“We are looking forward to contributing to the local economy,” Connie added. “We’re really looking forward to open air dining and going to many of the restaurants around town that are currently closed.”
These grandparents of three are also looking forward to some self-improvement in the form of learning the language and doing some writing while still dealing with confinement and then, when things open up, traveling much more in Europe. Connie is also learning to play the clarinet, which is only not surprising when informed that this true musician already plays 16 other instruments.
They first visited the Cascais area near Lisbon, but then visited São Brás de Alportel, where they realized the Algarve, with its pleasant weather, was where they would focus. Craig mentioned that his wife, in particular, is “a water person” so they enjoy being near the beach in a river town. Since they’ve arrived, they’ve been “doing a lot of walking”.
Understandably, Connie and Craig have not had a chance to get to know very many of their fellow residents yet. They’ve had to rely on getting acquainted online so far, mainly through the expat group Americans and Friends Living in Portugal. And, of course, they’ve received plenty of good advice from local expat treasure Rui Caetano, a generous individual who also, by the way, helped the other two couples in this article get settled as well.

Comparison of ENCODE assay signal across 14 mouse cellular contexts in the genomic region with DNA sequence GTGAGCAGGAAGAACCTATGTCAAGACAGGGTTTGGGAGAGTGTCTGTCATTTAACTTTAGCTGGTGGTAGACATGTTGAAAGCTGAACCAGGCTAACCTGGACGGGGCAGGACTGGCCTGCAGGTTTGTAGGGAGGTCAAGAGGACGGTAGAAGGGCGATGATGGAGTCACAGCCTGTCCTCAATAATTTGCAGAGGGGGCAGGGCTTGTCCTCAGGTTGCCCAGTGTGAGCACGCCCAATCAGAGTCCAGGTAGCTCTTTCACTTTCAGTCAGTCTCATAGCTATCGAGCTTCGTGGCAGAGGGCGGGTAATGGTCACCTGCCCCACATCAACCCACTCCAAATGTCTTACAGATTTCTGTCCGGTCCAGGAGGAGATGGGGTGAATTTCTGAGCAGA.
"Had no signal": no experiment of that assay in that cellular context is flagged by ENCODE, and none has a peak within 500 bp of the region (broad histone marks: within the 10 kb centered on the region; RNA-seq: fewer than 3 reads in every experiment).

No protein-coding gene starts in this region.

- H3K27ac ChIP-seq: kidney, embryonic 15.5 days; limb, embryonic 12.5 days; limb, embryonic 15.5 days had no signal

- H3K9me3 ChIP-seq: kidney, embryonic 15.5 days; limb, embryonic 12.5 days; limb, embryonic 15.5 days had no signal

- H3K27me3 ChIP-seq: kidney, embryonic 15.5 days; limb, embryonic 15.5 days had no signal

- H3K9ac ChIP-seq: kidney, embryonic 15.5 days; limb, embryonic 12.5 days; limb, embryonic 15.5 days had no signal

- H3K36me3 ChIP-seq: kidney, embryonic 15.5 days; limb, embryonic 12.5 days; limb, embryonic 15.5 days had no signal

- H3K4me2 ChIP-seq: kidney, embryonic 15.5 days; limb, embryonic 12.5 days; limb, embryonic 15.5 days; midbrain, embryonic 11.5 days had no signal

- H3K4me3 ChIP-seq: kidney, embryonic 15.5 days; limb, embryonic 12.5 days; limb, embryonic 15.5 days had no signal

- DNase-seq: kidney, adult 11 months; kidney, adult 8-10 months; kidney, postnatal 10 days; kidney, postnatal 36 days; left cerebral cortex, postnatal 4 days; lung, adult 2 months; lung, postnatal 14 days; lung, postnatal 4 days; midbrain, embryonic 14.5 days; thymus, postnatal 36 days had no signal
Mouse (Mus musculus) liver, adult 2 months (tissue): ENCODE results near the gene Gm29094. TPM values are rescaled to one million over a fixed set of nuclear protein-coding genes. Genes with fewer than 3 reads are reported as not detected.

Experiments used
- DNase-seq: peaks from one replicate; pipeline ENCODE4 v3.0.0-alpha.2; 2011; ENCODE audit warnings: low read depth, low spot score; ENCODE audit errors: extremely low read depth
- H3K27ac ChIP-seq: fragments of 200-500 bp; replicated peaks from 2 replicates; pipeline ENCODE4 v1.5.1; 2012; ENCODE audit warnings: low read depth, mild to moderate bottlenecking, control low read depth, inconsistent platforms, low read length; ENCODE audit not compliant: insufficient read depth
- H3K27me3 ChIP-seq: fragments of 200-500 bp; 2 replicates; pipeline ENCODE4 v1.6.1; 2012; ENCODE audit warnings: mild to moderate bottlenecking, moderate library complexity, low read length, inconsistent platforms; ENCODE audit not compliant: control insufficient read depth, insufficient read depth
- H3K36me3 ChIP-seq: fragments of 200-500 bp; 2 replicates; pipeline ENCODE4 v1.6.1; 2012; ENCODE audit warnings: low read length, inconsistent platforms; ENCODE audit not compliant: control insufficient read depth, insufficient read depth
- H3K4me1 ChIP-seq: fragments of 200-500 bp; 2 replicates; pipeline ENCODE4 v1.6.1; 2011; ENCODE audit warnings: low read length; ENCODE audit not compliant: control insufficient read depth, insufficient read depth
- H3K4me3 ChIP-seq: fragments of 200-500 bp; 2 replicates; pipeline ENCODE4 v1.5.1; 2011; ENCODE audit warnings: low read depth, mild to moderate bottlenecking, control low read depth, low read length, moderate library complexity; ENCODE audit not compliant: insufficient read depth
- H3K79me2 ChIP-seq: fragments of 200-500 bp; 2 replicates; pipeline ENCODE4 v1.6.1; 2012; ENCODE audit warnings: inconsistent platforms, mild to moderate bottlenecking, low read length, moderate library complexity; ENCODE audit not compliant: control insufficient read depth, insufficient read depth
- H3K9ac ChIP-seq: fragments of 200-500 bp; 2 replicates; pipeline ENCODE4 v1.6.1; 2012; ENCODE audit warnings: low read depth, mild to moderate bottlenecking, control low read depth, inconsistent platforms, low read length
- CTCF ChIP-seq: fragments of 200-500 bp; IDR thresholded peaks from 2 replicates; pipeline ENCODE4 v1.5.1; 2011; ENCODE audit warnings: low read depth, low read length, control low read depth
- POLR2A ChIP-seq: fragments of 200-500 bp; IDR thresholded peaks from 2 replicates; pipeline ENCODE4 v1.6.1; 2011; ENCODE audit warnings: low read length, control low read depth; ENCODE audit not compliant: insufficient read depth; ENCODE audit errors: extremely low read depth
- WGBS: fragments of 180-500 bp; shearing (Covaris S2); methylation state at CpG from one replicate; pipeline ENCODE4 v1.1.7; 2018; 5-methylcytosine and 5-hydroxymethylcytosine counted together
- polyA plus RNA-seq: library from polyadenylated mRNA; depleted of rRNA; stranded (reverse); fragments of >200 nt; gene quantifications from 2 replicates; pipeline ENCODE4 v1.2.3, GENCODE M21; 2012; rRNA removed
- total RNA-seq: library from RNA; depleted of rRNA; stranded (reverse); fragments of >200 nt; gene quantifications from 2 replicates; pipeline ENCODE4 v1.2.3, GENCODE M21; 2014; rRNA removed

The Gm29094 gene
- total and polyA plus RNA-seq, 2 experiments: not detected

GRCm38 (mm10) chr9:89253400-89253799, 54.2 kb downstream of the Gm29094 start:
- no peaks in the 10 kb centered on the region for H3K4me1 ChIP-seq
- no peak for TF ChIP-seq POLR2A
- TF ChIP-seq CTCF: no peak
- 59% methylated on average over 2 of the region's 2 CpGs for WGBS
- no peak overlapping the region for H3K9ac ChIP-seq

Heck, even ol’Pat, who has resided in the Algarve for a bit over five years, still relies on Rui for the best information. As far as I’m concerned, one or more of the expat groups (are you listening, Americans Living in the Algarve, ALITA?) should give Caetano an award for service to the expat community. Ol’Pat would be honoured to MC the ceremony. That is, of course, when we’re all able to gather in groups again and finally meet some of our newest residents in person.
Craig Hathaway’s Top 10 reasons for moving to Portugal
Here’s a list, in order, of the reasons the Hathaways gave their friends and family as to why they relocated on the western and southern coast of the Iberian peninsula. A list, by the way, that Ol’Pat agrees with and with which I think my loyal reader will probably also concur.
1. The cost of living – compared to the States and, yes, to Costa Rica and Panama, Portugal is quite affordable.
2. Safety – as most of us already know, Portugal is considered the third or fourth safest country in the world.
3. The EU – where a second language is expected, with English generally spoken in most parts of the Algarve.
4. Government stability – compared to Italy and Spain even and much more than what many Americans believe.
5. The economy – one of the fastest-growing (at least pre-pandemic), while still affordable.
6. The weather – actually all of Portugal, but particularly the Algarve, with 300 days of sunshine after this current rainy spell.
7. Food and wine – plenty of fresh, seasonal vegetables, with the cost of eating in or out low compared to other regions. And the wine is both excellent and cheap.
8. The people – are friendly and tolerant and are very helpful if you need assistance.
9. Infrastructure – while tolls can get pricey, the highways are in excellent condition.
10. Dual citizenship – Craig plans to become a Portuguese citizen and thus have two passports.
By Pat, The Expat
For the previous 10 years, Pat lived in Panama which used to be rated above Portugal as a top retirement destination (but not any more), where he wrote a column for a tourist publication.